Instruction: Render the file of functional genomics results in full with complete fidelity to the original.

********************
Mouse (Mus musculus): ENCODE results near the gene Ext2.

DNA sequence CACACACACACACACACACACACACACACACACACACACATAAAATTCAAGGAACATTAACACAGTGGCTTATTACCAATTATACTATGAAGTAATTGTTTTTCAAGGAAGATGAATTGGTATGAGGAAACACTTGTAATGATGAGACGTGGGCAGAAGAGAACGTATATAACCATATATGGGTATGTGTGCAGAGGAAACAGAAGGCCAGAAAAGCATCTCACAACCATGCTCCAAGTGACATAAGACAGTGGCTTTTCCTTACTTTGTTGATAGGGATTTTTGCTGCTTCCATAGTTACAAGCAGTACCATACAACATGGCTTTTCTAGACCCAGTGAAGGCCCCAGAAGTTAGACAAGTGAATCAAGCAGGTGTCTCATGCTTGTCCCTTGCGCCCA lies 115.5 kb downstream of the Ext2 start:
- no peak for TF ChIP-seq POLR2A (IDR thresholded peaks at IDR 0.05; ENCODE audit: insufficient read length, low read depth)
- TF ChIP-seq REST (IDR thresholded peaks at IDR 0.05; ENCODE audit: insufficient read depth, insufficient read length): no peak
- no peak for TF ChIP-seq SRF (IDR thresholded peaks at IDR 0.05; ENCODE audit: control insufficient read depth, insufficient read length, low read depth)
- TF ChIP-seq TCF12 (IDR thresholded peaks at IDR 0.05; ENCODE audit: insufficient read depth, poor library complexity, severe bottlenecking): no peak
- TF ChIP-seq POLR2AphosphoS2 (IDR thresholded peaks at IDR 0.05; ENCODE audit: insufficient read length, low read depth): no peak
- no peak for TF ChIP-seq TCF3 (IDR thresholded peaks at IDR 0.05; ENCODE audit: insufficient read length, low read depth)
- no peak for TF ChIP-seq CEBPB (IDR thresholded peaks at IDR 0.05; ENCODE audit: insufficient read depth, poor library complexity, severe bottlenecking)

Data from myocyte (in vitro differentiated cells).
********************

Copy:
Mouse (Mus musculus): ENCODE results near the gene Ext2.

DNA sequence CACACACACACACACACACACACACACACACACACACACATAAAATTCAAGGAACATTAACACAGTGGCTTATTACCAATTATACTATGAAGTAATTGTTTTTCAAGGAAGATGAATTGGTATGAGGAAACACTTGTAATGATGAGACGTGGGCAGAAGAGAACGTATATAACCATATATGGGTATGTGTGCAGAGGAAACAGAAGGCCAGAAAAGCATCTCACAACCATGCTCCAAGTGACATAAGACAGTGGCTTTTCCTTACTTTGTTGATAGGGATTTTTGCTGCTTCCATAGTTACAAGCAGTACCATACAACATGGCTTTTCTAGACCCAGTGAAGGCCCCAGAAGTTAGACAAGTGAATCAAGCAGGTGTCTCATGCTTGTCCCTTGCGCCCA lies 115.5 kb downstream of the Ext2 start:
- no peak for TF ChIP-seq POLR2A (IDR thresholded peaks at IDR 0.05; ENCODE audit: insufficient read length, low read depth)
- TF ChIP-seq REST (IDR thresholded peaks at IDR 0.05; ENCODE audit: insufficient read depth, insufficient read length): no peak
- no peak for TF ChIP-seq SRF (IDR thresholded peaks at IDR 0.05; ENCODE audit: control insufficient read depth, insufficient read length, low read depth)
- TF ChIP-seq TCF12 (IDR thresholded peaks at IDR 0.05; ENCODE audit: insufficient read depth, poor library complexity, severe bottlenecking): no peak
- TF ChIP-seq POLR2AphosphoS2 (IDR thresholded peaks at IDR 0.05; ENCODE audit: insufficient read length, low read depth): no peak
- no peak for TF ChIP-seq TCF3 (IDR thresholded peaks at IDR 0.05; ENCODE audit: insufficient read length, low read depth)
- no peak for TF ChIP-seq CEBPB (IDR thresholded peaks at IDR 0.05; ENCODE audit: insufficient read depth, poor library complexity, severe bottlenecking)

Data from myocyte (in vitro differentiated cells).